In general, your intervalometer will make a beeping sound each time the camera takes a photo. But this feature can sound disturbing to other users.

To set it on or off, you only need to click the far right corner of the right arrow button.

Tips for Choosing Your First Intervalometer

Some modern cameras have intervalometers built-in in their software. For certainty, you should check yours if it has one.

If you’re sure your camera doesn’t have one installed, here are some tips when purchasing one:

Consider Suitability

The first and most crucial factor to consider when choosing a photography accessory is whether it’s compatible with your camera.

To do this, read your camera’s manual and check if the intervalometer can connect with it. Or, contact the manufacturers and ask for recommendations.

That said, these devices typically work with most cameras, with a few exceptions made for specific brands.

Examine Features

Intervalometers have identical functions. Still, device features constantly evolve, so it’s worth checking what you’re getting.

Is it easy to use and install? Does it come wired, or do you get a more convenient wireless remote control?

Most importantly, observe how well the device controls your camera shutters.

If you need it for professional use, some advanced models, while more expensive, come with practical features like HDR support, ramp-up, mirror-up mode, and more.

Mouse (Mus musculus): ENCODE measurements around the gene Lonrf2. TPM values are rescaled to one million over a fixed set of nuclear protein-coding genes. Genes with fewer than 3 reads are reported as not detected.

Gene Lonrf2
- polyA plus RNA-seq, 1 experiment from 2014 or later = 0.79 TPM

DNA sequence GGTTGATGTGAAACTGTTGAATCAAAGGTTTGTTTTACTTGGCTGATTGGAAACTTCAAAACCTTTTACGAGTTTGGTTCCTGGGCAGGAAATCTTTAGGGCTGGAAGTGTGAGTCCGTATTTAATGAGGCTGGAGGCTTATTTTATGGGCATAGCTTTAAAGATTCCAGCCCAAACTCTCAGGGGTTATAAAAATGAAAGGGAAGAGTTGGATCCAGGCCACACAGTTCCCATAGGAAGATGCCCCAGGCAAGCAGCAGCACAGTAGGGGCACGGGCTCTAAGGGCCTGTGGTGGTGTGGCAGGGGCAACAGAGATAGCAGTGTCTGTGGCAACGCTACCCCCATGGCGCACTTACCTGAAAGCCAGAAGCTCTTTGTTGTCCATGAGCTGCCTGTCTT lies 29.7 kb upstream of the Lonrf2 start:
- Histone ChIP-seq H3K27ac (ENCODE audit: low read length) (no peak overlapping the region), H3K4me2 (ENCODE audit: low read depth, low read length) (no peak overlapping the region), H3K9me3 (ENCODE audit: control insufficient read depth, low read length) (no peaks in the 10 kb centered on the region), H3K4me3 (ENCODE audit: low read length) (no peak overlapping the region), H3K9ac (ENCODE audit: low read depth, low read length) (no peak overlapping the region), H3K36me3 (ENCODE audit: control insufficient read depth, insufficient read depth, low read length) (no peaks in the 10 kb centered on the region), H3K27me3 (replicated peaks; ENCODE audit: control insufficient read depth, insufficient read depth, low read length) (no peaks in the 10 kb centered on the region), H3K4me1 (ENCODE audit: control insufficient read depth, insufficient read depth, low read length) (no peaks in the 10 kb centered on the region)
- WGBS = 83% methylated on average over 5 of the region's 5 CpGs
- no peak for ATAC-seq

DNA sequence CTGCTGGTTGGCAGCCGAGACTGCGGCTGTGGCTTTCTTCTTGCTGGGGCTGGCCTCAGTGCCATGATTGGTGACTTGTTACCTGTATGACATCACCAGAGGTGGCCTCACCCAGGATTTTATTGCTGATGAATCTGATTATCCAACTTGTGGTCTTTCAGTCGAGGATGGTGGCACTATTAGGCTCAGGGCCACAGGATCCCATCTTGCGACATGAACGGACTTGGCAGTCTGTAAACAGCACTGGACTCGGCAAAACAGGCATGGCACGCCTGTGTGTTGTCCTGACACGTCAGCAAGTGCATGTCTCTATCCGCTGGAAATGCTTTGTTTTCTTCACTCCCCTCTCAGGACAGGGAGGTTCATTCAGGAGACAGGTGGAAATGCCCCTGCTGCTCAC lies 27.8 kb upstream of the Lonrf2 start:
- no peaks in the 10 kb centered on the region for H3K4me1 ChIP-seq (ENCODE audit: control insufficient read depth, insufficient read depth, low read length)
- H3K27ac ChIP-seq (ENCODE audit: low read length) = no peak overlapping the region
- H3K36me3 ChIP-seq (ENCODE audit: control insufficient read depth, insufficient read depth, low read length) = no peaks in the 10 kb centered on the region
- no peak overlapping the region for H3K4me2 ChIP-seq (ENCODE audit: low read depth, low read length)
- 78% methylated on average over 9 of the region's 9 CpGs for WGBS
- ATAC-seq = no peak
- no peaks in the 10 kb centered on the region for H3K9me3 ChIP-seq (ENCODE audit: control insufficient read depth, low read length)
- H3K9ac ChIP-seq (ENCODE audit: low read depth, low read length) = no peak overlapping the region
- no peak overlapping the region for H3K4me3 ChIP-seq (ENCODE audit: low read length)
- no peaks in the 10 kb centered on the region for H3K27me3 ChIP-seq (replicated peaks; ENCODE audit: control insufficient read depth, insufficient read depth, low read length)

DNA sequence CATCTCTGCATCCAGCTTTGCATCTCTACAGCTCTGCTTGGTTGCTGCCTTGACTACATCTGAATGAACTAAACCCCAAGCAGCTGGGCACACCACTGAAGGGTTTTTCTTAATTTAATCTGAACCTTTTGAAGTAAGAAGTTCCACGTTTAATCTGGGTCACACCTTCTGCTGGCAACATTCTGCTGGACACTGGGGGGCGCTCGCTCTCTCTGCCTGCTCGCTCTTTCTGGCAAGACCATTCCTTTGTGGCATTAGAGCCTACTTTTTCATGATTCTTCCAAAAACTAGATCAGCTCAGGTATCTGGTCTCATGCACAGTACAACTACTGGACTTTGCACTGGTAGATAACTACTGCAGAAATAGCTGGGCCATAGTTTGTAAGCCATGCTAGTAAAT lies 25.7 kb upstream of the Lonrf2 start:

Assess Cost

As with any purchase, you should assess the cost before buying your first intervalometer. Think about the features you’ll need and how often you can use them.

For example, if you’re new to this aspect of photography, the smart move is to pick an affordable option to learn your way around intervalometers without costing too much.

Intervalometer Apps

A person taking a picture of the sunset with a cell phone.

If you’re using a smartphone in your photography sessions, you’ll be glad to know there are apps you can use.

You’ll have plenty of options whether you want an intervalometer for iPhone or Android.

That said, most flagship and midrange smartphones typically have the time-lapse feature built into their camera software.

Still, if you’re unsatisfied with how yours is performing, these third-party apps are a must-try.

Frequently Asked Questions

Still curious about this quirky piece of photography tool? Below are some frequently asked questions about intervalometers that might help you:

What is the best intervalometer for time-lapse?

There are plenty of brands and models with top-notch time-lapse features. Some of the most popular brands when it comes to intervalometers include Vello, Nikon, and Canon.

Do I need an intervalometer for astrophotography?

No, you don’t need an intervalometer for taking Astro images. Still, the features of these devices do help a lot if you’re into taking time-lapse sequences and high-exposure aerial shots.

What does interval in time-lapse mean?

Interval in time-lapse simply means the duration in between your shots.

For instance, if you set your intervalometer’s INTV setting to five seconds, each shutter release for that sequence will take five seconds.